When it comes to passenger aircraft, not much has changed since the dawn of the jet age. Tubes with wings are the order of the day, and so it has been and shall be forevermore. Or maybe not. There have been a few widebody concepts that have stuck their head above the parapet of aviation design, and could completely change the way we fly in the future.
Airbus’ blended wing
It was over a year ago when Airbus revealed its ‘blended wing’ aircraft demonstrator, a scale model of a potential plane for future long-haul travel. The MAVERIC (Model Aircraft for Validation and Experimentation of Robust Innovative Controls) explores the possibility of reshaping the fundamental design of passenger jets to create a more fuel-efficient, aerodynamic aircraft.
While the comparisons being drawn up against the MAVERIC lean largely on the single-aisle market, you could hardly call this a narrowbody. Airbus says that the design has the potential to deliver real environmental performance benefits, including around 20% lower fuel burn than the equivalent standard aircraft.
Its spacious design also opens up the potential for new types of propulsion systems. With all that storage space in the large wingspans, Airbus saw opportunities for integrating one of aviation’s biggest future challenges – hydrogen fuel. Indeed, it seems like the MAVERIC was the design inspiration for one of the planemaker’s ZEROe concepts unveiled last year.
While traveling in a flying wing might seem radical, it’s not the only concept that has people wondering what the future might hold.
The super-efficient tri-wing
Alabama startup SE Aeronautics has similarly thrown the rulebook out of the window with its own future aircraft concept. The SE200 (SE standing for Super Efficient) uses a tri-wing arrangement, with a double tail fin and two highly efficient engines mounted to the rear.
Fuel storage is no longer part of the wing functionality, meaning wings can be thinner and more aerodynamic. Instead, fuel is stored on a bladder on top of the fuselage, which itself is designed to be of monocoque construction. That means it’s made from one piece of composite material, reducing fatigue and improving safety for passengers.
The company claims that this unusual design will allow for short take-off and landing capabilities, as well as a 70% reduction in fuel consumption. It remains to be seen, however, if this creation ever makes it off the drawing board.
The double bubble
When a development team includes the likes of Aurora Flight Sciences, Massachusetts Institute of Technology (MIT), and Pratt & Whitney, you know the concept is going to be something extraordinary. The Aurora D8 ‘double bubble’ widebody is based on the fuselage of a 737-800 but is essentially two fuselages placed side by side – making for a twin-aisle cabin configuration.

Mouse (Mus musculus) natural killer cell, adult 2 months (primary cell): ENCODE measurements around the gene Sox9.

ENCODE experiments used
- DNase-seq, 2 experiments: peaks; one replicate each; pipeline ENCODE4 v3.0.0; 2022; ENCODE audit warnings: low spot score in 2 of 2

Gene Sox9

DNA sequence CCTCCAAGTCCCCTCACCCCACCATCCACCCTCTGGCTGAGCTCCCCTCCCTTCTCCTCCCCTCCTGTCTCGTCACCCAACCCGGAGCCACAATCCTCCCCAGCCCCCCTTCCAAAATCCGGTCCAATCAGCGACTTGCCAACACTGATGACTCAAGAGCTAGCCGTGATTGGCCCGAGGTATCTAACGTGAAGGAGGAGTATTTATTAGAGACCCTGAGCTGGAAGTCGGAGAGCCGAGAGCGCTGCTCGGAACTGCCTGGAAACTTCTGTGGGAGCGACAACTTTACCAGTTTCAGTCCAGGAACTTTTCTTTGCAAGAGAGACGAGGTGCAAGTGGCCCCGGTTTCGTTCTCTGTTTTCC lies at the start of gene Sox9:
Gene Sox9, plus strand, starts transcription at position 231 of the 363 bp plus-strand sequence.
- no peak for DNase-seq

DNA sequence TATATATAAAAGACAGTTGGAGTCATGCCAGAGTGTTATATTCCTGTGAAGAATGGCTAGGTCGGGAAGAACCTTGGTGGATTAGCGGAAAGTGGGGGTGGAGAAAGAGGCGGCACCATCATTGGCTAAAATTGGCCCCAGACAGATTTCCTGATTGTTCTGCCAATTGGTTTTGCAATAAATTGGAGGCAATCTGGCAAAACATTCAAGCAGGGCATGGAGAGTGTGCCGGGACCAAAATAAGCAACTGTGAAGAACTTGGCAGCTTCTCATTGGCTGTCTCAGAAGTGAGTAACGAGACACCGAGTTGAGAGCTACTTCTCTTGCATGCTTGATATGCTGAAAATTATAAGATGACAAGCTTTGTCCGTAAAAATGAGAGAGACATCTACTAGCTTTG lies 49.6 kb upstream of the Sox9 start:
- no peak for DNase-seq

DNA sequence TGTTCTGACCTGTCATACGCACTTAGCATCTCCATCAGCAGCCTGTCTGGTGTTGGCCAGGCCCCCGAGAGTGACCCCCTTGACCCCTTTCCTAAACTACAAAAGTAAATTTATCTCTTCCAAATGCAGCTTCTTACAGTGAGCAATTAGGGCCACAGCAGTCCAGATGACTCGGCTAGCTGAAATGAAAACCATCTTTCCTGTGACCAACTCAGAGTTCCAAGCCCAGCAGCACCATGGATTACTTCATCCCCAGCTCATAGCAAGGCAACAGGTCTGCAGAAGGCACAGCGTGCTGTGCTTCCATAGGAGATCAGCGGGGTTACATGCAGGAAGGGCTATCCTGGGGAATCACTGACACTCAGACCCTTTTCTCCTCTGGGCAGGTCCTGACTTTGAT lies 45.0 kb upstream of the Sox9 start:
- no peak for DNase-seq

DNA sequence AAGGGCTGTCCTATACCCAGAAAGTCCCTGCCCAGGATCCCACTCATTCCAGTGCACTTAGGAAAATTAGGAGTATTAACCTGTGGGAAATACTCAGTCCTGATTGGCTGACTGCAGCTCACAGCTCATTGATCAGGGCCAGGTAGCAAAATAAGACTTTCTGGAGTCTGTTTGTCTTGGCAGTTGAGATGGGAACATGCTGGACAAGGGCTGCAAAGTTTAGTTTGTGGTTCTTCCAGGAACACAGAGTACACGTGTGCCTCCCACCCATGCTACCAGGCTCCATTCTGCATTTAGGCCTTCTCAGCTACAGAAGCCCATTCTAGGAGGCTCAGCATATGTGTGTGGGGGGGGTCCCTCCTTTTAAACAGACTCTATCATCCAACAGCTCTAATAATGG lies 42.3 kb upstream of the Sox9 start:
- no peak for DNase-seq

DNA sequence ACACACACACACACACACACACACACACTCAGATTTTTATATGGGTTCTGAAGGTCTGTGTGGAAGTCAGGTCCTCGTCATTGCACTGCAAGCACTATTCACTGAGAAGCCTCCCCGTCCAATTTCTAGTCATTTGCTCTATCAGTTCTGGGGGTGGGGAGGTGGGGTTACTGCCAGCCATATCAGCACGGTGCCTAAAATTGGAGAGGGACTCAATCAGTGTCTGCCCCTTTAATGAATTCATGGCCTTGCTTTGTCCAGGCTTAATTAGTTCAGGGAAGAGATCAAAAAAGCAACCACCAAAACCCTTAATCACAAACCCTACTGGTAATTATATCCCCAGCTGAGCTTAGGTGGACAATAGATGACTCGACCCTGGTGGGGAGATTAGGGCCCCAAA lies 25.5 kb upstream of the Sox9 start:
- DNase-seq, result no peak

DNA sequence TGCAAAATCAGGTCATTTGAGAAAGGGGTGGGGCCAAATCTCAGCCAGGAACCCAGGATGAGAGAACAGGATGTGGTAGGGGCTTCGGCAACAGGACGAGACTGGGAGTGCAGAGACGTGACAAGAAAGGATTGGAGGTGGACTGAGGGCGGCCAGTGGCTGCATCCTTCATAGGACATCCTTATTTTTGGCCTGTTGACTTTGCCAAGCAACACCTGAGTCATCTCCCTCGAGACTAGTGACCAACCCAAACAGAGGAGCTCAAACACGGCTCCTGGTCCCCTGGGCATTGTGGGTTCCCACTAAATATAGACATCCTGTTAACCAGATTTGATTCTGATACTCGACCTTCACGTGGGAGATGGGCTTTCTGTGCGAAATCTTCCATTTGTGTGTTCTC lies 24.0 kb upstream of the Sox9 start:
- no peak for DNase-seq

Although it’s a widebody, it was never intended to fly long-haul. The D8’s mission profile would be for 180 passengers to a range of 3,000 NM, with the added benefit of faster loading and deplaning thanks to its twin aisles. But the real objective, naturally, is to achieve lower fuel burn.
The developers suggest that the D8 could achieve a 49% reduction in fuel burn, mostly thanks to its unique appearance. The natural laminar flow on the bottom of the wing and its lifting body shape would reduce Boundary Layer Ingestion (BLI), meaning it could successfully fly with smaller and lighter engines. Placing those engines above the flat fuselage means they could work to energize the wake for a reduction in drag.
As with the other featured aircraft here, for now, this is just a paper plane. But there is one disruptor that is not quite so groundbreaking in design terms that is very likely to appear in our skies in the coming years.
While these other featured planes are nothing more than concepts right now, one manufacturer is putting its money where its mouth is and jumping into developing an alternative to Boeing and Airbus. Chinese-Russian partnership CRAIC is working on its CR929 widebody, a proposed 280 seat aircraft that is set to compete with the likes of the Dreamliner.
The company has revealed plans to offer the CR929 in three different configurations. The CR929-600 will fly 280 passengers to 6,480 NM, the CR929-500 will carry 250 to 7,560 NM, and the larger CR929-700 will boast a capacity of 320 passengers but only to a range of 5,400 NM.
The production of the CR929 is expected to commence later this year, but it will be some time before we see the aircraft entering fleets. Predicted first deliveries are not expected until 2029, and it remains to be seen if the CRAIC-produced aircraft can really compete with the industry stalwarts.
Which of these aircraft do you think has the potential to disrupt the widebody market? Let us know in the comments.